Spending a little now to check up on a car has the potential to save you a lot in the long run. When buying off eBay or over long distances, the seller will often agree to arrange this for you if it means you're likely to purchase the vehicle. Just make sure a reputable shop performs the inspection.
Step 4 - Test Drive the Car
Test driving the car will give you a good idea if the model and features are a good fit for you. It will also give you a chance to check for any obvious problems and to make sure you like how the vehicle drives. The test drive can help you decide if it is worth having an independent mechanic inspect the vehicle.
Select a versatile test drive that goes over rough pavement, winds through curves, takes on hills, and even hits the highway. Keep the radio off so that you can listen to the car closely.
Some things to pay attention to on the test drive include:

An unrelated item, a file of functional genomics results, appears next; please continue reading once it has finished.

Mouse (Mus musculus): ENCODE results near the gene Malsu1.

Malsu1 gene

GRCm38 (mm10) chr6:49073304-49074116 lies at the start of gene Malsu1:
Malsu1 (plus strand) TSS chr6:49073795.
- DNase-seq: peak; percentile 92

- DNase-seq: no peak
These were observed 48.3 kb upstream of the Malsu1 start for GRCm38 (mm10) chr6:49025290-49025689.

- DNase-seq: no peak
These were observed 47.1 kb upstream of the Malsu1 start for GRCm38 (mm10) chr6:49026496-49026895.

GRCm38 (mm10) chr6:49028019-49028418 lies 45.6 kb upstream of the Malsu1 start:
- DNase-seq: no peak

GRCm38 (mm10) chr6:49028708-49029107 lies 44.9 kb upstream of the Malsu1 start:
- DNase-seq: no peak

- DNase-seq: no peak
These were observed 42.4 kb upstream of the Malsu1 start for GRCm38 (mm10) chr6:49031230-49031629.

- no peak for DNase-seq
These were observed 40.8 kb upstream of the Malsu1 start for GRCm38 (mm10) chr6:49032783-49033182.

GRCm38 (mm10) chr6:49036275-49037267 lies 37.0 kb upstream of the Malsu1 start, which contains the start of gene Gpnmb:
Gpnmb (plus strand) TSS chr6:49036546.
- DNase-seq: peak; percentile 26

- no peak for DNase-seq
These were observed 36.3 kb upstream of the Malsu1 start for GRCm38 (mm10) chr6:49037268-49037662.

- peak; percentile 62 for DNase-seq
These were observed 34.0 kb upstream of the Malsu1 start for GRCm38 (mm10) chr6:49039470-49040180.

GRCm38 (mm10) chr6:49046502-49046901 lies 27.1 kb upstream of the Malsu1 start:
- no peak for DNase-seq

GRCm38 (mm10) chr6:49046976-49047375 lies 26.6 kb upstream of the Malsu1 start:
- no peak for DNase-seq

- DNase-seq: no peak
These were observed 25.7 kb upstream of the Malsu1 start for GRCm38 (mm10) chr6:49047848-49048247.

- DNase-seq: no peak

- Blind spots. How is the visibility while driving and changing lanes?
- Power. How does the vehicle handle acceleration and cornering? Is there good power and grip with the steering wheel?
- Brakes. How do the brakes function?
- Comfort. How does the vehicle feel to drive? Can you reach all of the controls?
- Mechanical condition. Do you hear unusual noises or feel strange vibrations?
- Cargo capacity. Following the test drive, examine the back-seat passenger space and cargo room.
- Sound system. Before turning the car back in, check the sound system and make sure Bluetooth works (if it’s available).
Step 5 - Avoid Used Car Scams
When buying a used car, you must be careful to do your research and avoid common used-car scams.
Types of Scams
Here are some scams to watch out for:
- Curbstoning. This is when car dealers pose as private sellers to avoid FTC rules. They post ads on classified sites and pretend to be a private owner looking to sell. Curbstoning is against the law, and these people often sell vehicles with serious hidden problems.
- Fake Escrow. Some “sellers” create fake websites that pose as escrows. They post used cars for prices too good to be true and convince buyers to send money to “escrow”, but the money just goes to the seller. Once they get the money, they vanish and you cannot reach them again.